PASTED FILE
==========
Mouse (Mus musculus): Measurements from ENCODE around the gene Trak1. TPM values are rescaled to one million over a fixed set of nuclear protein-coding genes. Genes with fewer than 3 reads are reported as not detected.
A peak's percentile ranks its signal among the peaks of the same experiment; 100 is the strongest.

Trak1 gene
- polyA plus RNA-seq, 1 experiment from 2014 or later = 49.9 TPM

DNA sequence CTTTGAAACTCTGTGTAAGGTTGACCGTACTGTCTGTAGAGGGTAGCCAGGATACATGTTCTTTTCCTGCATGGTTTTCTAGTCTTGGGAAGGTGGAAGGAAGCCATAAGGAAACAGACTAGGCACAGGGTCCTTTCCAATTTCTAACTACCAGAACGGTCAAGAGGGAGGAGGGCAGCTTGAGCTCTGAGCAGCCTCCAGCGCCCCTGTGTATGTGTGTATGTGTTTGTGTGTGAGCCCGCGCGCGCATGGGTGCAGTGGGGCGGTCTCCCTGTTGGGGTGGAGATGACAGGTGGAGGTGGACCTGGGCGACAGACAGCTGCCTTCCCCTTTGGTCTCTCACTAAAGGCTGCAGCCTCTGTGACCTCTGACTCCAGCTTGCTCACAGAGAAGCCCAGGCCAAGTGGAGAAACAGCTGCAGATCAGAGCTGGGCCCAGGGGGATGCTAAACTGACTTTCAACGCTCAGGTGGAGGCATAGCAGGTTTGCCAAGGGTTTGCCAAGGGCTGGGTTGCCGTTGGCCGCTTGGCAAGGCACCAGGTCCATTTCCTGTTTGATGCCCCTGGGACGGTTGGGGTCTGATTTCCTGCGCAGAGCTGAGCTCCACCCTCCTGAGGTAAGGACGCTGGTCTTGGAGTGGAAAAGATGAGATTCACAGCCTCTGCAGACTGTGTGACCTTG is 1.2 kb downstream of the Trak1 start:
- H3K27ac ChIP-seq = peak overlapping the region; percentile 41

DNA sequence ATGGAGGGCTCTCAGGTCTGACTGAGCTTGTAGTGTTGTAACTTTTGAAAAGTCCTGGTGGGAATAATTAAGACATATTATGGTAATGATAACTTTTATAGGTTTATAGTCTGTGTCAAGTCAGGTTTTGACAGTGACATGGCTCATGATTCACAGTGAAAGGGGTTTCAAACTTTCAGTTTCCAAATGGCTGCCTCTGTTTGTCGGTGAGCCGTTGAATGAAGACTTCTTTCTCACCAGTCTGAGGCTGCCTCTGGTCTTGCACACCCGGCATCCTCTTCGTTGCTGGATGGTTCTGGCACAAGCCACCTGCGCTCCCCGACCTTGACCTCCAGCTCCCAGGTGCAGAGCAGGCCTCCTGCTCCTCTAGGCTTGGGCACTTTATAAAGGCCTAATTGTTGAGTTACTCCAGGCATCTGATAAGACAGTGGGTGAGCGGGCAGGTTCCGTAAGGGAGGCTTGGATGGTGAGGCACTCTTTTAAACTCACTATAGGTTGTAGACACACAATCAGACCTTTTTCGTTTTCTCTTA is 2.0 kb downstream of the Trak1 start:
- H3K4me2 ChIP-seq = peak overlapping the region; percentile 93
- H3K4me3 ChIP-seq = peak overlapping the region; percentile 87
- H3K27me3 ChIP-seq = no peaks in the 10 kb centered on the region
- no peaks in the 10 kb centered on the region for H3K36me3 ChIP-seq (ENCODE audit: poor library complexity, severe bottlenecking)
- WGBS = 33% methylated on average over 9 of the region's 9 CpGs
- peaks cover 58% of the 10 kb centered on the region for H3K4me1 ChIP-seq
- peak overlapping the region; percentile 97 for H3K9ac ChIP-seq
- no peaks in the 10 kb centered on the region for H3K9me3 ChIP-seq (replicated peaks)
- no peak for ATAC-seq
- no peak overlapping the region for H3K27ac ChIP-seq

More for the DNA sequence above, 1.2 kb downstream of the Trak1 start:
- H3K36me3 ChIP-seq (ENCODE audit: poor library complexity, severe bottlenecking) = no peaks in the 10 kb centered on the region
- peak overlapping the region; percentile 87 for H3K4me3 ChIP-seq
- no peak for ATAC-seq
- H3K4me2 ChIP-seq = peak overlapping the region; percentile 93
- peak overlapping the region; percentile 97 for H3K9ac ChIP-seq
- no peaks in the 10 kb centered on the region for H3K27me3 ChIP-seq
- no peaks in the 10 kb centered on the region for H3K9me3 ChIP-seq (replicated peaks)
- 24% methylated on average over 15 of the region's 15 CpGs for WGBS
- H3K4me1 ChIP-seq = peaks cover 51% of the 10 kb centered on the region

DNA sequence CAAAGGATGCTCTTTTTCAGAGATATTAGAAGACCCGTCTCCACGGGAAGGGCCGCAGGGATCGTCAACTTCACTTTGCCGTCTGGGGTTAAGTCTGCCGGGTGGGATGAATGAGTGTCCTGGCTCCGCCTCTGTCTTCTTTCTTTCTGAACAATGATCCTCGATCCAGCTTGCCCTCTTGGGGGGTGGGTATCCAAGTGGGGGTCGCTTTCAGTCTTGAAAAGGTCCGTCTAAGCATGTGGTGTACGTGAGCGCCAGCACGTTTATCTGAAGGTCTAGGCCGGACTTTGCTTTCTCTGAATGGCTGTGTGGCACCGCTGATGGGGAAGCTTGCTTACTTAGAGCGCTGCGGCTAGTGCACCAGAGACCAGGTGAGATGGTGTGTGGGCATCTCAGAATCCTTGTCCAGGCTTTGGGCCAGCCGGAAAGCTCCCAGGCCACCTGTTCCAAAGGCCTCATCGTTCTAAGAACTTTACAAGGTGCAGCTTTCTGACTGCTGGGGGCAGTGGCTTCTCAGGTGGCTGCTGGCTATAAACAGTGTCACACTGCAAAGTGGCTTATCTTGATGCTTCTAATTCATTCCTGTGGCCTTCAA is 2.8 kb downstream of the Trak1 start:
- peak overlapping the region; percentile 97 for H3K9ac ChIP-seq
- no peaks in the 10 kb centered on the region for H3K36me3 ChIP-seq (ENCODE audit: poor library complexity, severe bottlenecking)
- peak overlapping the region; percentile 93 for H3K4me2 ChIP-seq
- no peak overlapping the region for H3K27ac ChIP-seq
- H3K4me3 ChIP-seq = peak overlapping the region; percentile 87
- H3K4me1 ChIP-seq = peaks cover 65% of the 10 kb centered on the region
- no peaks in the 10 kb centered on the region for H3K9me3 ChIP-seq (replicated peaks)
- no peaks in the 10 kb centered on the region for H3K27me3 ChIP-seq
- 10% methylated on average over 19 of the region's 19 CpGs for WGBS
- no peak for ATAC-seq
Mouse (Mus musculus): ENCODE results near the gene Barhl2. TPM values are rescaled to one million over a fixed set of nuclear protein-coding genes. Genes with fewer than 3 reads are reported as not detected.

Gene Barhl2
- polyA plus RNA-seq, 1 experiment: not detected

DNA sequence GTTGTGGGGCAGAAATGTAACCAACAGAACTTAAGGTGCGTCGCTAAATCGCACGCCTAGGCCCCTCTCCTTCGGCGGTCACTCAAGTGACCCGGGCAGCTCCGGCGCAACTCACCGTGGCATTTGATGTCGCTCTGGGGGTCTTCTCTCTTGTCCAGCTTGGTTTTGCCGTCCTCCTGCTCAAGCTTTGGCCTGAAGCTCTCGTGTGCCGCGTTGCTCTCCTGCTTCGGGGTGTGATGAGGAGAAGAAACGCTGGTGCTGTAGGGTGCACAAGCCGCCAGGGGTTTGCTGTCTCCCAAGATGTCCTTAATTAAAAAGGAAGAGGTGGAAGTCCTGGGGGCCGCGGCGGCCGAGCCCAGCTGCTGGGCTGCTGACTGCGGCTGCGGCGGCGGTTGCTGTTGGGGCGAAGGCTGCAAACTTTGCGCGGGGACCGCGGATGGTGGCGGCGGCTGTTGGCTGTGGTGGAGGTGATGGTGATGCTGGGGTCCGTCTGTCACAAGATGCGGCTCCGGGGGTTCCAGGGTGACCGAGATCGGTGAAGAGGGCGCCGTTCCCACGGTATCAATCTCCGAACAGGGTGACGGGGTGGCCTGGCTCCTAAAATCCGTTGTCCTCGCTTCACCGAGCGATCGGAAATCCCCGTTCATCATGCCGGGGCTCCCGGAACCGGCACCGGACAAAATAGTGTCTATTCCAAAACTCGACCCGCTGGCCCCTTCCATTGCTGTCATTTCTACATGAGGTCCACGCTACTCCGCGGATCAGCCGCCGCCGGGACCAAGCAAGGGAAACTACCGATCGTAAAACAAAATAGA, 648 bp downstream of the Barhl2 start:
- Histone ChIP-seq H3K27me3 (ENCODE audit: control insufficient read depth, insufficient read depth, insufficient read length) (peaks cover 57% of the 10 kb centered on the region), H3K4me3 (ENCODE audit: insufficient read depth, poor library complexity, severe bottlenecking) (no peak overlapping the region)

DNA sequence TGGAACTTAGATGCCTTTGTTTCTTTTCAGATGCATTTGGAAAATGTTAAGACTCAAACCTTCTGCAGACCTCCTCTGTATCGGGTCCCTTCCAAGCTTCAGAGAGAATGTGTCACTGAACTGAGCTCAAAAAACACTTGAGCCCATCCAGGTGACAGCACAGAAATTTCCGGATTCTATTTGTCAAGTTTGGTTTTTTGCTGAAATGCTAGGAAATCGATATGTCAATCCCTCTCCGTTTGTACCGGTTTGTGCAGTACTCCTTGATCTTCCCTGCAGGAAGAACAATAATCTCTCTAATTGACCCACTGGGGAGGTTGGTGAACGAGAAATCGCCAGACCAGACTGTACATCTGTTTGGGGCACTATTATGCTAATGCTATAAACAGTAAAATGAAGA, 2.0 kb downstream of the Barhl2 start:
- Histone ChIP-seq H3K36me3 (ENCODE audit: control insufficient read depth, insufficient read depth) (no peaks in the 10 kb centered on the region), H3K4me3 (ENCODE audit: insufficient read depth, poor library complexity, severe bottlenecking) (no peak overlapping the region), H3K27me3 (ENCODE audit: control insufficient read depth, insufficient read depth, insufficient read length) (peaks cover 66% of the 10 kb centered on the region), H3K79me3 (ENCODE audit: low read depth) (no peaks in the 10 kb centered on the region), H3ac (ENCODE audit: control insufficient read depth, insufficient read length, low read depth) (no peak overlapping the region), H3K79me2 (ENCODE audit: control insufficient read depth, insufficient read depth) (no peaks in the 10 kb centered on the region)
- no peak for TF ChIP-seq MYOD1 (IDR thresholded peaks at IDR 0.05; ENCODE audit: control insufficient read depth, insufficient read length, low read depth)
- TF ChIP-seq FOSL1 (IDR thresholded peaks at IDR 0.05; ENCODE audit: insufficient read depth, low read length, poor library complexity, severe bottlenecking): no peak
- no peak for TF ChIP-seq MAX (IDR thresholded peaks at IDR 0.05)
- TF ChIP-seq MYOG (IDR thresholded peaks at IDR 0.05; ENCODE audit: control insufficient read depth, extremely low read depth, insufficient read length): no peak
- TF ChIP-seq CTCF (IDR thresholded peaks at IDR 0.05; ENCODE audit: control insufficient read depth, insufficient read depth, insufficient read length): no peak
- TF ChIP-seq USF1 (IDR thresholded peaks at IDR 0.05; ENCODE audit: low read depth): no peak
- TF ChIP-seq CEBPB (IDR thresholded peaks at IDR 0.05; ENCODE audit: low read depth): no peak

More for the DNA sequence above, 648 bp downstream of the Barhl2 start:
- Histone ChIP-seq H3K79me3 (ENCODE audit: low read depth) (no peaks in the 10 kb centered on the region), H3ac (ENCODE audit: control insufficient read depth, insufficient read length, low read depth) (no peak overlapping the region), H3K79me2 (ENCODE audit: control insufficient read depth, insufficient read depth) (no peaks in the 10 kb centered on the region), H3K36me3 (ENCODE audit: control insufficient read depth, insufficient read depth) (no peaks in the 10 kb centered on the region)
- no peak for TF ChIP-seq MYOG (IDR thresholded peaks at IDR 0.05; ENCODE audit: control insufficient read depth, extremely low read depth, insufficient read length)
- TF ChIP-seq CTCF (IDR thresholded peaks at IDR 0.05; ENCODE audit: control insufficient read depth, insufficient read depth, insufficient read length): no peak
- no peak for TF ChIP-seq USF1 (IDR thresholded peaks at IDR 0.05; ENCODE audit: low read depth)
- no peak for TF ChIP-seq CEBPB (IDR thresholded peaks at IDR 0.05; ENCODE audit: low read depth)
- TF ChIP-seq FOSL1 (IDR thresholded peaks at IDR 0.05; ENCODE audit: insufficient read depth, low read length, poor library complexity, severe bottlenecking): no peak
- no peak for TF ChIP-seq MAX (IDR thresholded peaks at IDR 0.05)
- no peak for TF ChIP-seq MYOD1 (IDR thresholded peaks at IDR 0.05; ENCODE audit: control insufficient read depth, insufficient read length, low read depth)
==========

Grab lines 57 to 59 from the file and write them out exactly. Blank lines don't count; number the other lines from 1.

- no peak for TF ChIP-seq USF1 (IDR thresholded peaks at IDR 0.05; ENCODE audit: low read depth)
- no peak for TF ChIP-seq CEBPB (IDR thresholded peaks at IDR 0.05; ENCODE audit: low read depth)
- TF ChIP-seq FOSL1 (IDR thresholded peaks at IDR 0.05; ENCODE audit: insufficient read depth, low read length, poor library complexity, severe bottlenecking): no peak